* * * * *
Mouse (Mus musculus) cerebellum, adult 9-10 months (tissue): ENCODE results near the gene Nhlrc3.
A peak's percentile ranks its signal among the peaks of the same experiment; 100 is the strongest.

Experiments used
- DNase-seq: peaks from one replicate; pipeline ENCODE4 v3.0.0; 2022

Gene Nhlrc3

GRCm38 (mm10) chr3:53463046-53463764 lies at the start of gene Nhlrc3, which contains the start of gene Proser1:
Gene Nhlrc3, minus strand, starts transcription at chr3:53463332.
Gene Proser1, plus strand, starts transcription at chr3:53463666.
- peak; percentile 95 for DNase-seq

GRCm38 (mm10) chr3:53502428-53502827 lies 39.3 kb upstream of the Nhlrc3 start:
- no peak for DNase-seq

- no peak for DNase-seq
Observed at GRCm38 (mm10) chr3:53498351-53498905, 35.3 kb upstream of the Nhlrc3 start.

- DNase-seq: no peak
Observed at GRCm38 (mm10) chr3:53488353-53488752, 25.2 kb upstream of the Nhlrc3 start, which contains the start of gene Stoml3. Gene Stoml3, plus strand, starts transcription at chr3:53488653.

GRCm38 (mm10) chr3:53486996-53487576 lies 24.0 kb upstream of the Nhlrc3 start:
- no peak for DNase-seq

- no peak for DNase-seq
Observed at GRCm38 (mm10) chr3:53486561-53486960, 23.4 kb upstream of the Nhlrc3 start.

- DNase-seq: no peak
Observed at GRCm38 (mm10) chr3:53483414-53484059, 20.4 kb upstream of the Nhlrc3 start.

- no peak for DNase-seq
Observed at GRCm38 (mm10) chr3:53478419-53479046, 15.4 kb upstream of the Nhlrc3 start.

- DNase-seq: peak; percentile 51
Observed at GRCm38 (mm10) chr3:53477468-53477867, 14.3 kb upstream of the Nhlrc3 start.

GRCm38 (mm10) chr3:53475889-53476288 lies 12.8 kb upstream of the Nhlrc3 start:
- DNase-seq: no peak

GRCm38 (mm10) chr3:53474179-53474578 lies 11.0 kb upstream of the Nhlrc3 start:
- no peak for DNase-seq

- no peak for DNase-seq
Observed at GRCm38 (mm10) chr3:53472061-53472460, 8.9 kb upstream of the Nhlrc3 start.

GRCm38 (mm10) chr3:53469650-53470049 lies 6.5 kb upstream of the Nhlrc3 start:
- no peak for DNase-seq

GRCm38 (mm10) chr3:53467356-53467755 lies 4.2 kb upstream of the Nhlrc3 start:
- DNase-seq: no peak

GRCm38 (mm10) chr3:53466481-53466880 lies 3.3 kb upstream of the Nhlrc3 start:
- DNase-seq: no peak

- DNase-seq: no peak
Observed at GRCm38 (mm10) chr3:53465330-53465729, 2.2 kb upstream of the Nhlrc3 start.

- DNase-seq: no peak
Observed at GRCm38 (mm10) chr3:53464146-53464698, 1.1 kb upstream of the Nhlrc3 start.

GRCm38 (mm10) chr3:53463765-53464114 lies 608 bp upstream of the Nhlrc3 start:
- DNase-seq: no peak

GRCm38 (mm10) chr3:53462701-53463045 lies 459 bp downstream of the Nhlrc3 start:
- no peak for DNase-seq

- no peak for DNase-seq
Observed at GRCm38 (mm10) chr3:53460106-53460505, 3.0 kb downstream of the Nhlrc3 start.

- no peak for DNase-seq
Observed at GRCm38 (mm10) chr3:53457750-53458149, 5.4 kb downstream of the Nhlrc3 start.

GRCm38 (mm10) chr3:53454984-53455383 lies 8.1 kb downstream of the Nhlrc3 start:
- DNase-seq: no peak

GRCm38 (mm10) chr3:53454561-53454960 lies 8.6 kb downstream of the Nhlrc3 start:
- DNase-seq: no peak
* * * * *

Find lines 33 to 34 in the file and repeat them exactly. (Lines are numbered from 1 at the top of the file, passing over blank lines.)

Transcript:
- no peak for DNase-seq

GRCm38 (mm10) chr3:53467356-53467755 lies 4.2 kb upstream of the Nhlrc3 start: